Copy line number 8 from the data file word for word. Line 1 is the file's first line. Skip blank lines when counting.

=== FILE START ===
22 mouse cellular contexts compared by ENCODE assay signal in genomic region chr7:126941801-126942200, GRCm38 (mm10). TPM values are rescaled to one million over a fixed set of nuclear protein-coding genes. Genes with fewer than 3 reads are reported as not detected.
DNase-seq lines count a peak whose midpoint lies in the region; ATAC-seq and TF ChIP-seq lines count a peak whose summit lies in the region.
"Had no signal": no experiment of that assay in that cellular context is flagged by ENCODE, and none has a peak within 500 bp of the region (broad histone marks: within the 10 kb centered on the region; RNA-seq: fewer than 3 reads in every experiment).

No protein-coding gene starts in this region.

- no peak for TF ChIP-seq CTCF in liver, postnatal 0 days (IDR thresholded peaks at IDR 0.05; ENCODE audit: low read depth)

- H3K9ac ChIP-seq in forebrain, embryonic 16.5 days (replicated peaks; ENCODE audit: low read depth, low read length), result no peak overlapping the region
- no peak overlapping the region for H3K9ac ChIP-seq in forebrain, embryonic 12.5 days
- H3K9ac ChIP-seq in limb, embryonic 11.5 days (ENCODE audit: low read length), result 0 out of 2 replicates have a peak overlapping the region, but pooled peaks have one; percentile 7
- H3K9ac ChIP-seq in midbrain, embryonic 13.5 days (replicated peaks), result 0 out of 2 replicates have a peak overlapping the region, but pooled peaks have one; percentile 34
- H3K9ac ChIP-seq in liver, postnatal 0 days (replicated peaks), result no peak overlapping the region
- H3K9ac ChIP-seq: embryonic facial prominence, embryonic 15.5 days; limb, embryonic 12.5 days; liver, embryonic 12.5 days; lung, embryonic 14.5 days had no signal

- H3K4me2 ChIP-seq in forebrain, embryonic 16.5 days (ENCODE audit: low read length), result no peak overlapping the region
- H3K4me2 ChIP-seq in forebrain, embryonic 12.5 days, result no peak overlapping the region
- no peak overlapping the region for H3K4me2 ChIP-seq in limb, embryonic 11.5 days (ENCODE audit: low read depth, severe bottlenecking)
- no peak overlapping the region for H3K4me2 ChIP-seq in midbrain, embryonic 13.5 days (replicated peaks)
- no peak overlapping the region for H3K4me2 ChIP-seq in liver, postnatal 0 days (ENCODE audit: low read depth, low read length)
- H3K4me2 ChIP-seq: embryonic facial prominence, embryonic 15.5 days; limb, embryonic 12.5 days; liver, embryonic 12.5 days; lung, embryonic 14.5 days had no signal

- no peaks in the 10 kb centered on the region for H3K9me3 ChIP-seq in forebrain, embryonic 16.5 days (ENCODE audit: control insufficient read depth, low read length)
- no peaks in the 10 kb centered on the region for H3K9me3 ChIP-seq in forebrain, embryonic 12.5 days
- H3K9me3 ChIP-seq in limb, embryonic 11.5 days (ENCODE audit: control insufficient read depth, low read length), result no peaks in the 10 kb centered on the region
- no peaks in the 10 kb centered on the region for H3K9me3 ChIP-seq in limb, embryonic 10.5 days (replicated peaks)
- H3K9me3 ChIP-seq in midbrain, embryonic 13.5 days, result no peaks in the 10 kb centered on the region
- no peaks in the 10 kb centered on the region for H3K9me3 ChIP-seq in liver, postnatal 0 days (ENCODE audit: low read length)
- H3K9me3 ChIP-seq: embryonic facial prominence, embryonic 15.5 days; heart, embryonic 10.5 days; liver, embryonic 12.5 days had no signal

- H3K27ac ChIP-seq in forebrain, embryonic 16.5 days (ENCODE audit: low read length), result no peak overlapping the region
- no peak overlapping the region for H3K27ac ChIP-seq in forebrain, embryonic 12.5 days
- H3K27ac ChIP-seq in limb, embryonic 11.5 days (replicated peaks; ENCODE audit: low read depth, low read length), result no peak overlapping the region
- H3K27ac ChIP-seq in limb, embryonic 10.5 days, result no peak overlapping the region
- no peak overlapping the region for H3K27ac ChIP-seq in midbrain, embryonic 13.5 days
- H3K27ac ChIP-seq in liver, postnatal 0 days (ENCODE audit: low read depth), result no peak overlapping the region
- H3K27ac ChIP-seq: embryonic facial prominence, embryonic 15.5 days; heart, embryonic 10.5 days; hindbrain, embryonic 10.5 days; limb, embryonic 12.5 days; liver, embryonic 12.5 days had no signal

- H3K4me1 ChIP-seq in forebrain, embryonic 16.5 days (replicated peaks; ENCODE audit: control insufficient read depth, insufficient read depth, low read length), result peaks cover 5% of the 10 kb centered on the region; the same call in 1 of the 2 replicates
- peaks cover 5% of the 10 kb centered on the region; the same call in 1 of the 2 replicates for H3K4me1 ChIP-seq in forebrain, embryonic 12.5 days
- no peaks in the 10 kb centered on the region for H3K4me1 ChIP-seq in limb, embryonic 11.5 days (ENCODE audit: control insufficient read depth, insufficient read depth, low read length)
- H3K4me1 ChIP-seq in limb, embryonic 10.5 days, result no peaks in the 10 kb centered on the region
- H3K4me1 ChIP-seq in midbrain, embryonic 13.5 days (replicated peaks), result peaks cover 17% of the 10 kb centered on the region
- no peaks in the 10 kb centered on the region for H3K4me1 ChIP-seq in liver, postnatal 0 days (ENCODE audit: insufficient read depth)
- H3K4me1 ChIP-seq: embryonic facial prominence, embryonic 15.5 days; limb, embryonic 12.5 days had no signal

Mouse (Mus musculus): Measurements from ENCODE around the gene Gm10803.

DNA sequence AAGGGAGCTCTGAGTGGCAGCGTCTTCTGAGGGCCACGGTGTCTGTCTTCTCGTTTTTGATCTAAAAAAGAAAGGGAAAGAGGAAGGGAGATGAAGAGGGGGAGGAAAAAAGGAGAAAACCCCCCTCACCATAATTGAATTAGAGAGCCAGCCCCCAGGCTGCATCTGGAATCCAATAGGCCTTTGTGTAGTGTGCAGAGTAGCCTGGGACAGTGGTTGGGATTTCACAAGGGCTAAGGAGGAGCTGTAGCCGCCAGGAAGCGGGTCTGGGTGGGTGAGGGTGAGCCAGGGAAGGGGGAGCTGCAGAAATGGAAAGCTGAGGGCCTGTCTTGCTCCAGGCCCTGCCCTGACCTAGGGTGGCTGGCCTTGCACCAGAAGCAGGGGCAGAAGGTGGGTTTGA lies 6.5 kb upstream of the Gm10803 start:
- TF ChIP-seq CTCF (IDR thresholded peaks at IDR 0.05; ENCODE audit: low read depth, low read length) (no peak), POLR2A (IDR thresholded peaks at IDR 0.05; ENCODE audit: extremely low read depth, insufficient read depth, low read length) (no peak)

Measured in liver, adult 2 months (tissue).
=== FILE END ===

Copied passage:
- H3K9ac ChIP-seq in limb, embryonic 11.5 days (ENCODE audit: low read length), result 0 out of 2 replicates have a peak overlapping the region, but pooled peaks have one; percentile 7